Up until this point, Bartlett’s claims, while fallaciously argued, do reflect certain common misconceptions about the Bible. Nonetheless, from this point on, his arguments become downright silly. Here the president is referring to the Jewish code of kashrut, or kosher, which designates certain animals as unclean for food or various other uses. Of course, these regulations would pose no dilemma for Christians, as these laws are lifted in the New Testament (Mark 7:19; Acts 10:9-16; Romans 14:13-23; Colossians 2:16-17; 1 Timothy 4:1-4). Nor would it be a problem for observant Jews as modern footballs are made out of leather, not pigskin.
‘Does the whole town really have to be together to stone my brother John for planting different crops side by side? Can I burn my mother in a small family gathering for wearing garments made from two different threads?’
From here, Bartlett moves from misquoting the Bible to outright lying about it. While it is true that there were ceremonial laws recorded in Leviticus 19:19 and Deuteronomy 22:9-11 against planting mixed seed (kilayim) and wearing mixed fabric (sha’atnez) there was no criminal penalty involved, certainly not death.
Scriptures such as these are generally understood by Christians as having symbolic application regarding God’s people being separated from the world for His purposes. For example, a similar law in Deuteronomy 22:10 forbids plowing with a donkey and an ox in the same yolk. Later, the Apostle Paul would refer to this passage to illustrate why Christians should not be “yolked” together with unbelievers (2 Corinthians 6:14–15).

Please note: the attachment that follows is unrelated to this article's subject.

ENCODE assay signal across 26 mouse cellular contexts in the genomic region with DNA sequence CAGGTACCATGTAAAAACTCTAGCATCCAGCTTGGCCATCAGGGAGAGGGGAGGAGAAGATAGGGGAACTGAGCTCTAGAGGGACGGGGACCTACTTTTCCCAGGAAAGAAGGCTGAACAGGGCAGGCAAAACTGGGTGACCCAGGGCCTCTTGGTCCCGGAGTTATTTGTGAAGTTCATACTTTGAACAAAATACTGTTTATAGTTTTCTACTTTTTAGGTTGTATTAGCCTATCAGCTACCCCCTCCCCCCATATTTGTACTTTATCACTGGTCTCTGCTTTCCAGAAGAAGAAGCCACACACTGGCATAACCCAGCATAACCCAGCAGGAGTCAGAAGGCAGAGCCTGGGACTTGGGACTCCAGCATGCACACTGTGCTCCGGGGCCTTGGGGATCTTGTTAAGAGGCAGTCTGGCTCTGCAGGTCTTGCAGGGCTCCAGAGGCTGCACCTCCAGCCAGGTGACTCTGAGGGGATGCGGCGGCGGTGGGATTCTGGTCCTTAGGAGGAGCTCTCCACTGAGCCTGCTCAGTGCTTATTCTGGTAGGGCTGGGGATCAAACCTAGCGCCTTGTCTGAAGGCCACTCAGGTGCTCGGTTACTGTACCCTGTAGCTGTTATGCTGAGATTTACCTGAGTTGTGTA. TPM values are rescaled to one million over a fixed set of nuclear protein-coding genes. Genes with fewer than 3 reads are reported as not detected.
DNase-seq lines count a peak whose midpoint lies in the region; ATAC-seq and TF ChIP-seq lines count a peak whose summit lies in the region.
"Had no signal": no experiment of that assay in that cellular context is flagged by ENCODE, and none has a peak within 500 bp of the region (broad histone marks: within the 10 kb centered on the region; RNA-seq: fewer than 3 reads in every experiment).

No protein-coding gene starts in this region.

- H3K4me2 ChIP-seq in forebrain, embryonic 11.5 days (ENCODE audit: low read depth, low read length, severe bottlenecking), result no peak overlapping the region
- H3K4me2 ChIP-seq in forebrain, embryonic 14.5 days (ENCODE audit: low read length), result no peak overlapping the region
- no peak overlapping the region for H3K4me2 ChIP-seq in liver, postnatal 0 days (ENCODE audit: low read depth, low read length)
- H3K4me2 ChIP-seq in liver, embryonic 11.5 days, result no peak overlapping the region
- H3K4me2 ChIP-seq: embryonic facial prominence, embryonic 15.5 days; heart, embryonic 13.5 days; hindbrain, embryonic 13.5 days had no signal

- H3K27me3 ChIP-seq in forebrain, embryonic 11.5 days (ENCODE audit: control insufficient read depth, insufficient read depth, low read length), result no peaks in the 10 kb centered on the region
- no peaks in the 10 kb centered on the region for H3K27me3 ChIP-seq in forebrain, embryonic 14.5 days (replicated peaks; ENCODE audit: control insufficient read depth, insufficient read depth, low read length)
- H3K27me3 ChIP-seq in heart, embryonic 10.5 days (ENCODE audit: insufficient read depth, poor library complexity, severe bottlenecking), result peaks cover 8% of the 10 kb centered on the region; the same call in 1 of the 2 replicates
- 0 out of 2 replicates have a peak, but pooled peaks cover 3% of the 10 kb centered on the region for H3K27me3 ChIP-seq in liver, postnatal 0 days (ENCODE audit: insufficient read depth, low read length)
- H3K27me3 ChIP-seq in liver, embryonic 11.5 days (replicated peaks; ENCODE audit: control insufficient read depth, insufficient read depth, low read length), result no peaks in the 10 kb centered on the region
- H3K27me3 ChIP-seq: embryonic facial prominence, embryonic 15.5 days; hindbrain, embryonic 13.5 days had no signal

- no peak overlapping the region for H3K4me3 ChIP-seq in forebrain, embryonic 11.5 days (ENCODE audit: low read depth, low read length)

Friends, there is a good reason why the Bible has stood the test of time. Our whole system of Human Rights would not exist without it. Far from condoning slavery, the message of the Gospel was the key to it’s abolition! Think about your own city. How many hospitals, charities, homeless shelters and drug rehab centers were founded by churches or other Christian organizations? The Gospel of Jesus Christ, which is the Bible’s central theme, has been the greatest force for good the world has ever known. President Bartlett’s childish tirade does not discredit the Bible in the least. Instead, it only showcases his own ignorance and bigotry.
As we close, I would like to share the string that ties the entire Bible together.
Far worse than any human enslavement is the fact that we are slaves to sin (if you don’t believe that, please take this test).
The good news is that Jesus paid your ransom so that you can go free! If you have never received this amazing gift, please do it today!
Keep It Real,
NOTES AND BIBLIOGRAPHY:
- Quoted in The Politically Incorrect Guide to the Bible by Robert J Hutchinson. 2007, Regency Publishing, Washington DC. pp 103-104.
James H Boyd Gospel Ministries:
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“Keeping It Real” with James H Boyd